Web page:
reach for the stars

August 9, 2005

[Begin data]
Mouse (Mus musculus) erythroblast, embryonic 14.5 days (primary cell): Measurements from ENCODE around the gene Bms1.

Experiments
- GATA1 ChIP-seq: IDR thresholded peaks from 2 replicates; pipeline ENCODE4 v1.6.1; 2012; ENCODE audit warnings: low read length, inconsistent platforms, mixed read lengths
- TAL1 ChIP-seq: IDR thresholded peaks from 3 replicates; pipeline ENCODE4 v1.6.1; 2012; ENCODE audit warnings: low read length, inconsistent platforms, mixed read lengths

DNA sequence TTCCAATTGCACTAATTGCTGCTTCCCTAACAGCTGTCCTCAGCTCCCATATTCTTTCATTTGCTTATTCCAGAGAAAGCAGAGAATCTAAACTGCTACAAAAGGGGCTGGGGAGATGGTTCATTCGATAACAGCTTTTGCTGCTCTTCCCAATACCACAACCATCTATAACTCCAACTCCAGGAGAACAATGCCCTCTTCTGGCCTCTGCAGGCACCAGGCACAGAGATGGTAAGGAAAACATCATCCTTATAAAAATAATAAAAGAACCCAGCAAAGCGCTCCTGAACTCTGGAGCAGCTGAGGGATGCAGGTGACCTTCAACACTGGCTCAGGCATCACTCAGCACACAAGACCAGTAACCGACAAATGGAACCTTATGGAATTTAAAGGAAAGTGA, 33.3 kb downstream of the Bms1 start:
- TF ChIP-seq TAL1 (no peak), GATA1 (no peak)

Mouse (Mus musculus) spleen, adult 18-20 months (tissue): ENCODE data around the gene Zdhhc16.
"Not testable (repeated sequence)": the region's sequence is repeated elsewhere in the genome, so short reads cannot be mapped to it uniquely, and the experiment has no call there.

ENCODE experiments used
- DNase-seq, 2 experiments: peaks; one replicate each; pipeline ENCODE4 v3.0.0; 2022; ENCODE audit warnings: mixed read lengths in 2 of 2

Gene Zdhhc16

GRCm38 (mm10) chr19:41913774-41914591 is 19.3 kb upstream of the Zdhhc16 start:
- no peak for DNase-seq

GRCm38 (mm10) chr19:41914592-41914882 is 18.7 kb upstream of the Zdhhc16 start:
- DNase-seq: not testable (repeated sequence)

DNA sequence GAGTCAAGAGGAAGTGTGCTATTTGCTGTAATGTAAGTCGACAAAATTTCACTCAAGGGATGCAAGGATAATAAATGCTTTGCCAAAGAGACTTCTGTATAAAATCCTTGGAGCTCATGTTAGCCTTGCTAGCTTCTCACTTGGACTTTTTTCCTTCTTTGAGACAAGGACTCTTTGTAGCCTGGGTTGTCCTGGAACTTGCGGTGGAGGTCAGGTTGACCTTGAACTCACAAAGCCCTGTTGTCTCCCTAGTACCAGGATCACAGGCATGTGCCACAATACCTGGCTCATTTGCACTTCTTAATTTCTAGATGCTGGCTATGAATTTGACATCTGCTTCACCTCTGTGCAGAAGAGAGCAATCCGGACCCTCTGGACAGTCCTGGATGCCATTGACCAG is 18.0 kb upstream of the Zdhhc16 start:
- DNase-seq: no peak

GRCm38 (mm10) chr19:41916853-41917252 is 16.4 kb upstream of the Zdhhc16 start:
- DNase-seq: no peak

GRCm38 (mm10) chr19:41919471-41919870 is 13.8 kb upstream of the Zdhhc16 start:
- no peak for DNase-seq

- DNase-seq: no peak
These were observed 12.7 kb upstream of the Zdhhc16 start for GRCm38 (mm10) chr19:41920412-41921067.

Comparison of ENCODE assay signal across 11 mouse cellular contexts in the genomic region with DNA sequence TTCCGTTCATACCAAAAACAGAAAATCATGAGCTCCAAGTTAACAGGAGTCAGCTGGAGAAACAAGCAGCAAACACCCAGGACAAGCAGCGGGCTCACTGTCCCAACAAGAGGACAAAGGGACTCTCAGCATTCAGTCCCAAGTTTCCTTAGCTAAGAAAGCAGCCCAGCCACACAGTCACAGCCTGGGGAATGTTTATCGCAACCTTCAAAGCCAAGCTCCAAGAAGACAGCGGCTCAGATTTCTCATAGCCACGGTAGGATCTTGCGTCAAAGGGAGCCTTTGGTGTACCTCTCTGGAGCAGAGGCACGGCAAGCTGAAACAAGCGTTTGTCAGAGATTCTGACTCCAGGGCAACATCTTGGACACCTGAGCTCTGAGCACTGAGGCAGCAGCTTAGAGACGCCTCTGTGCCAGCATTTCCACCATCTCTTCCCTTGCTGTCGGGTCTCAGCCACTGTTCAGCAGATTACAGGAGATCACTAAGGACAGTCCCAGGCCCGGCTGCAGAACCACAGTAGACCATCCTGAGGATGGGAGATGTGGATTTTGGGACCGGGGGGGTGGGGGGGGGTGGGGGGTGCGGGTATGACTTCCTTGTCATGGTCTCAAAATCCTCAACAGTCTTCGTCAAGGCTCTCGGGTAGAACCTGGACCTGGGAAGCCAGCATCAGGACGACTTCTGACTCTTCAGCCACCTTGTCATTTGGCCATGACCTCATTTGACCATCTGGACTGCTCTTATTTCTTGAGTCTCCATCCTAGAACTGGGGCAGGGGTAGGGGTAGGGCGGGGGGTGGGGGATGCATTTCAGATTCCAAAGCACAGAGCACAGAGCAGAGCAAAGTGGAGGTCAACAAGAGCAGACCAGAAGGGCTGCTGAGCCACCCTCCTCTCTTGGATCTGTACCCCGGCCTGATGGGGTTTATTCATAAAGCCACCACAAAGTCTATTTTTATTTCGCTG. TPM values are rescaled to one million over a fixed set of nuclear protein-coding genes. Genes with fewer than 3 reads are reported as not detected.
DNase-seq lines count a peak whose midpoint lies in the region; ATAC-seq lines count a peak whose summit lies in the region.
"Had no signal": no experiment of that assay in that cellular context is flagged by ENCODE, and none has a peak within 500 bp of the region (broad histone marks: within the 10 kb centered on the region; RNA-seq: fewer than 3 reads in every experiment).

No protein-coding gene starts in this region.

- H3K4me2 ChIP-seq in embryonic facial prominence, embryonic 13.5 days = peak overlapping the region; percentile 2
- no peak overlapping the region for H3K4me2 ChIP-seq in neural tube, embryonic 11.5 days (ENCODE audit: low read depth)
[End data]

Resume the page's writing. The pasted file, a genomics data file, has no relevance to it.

I don’t know if I can love Singapore any longer. History and an instinctive distrust of politics has taught me to never place my faith in the nation; this view has been repeatedly reinforced by undergoing two years of national service. It breaks my heart, really – that this is, for good or ill, home, at least by circumstance. Yet I do not feel at home here, not any longer. Any other place I choose to call home will never truly be home either – it is a lose-lose situation. Now I begin to feel the raw edge of the sense of unbelonging that Tsetsayeva felt when she had to embrace an exile deeper than any other. From family, friends, the familiar comfort of food – there are days when I want so much to run away, run far away and never come back, yet I know that wherever I run my steps must lead me back here, here to Singapore, where the ashes of my forefathers lie and the ashen tongues of my parents reside, and will continually reside. Two lives, two loves, two ways out – a duality so hopeless it only reminds me of the pretence that is my family.


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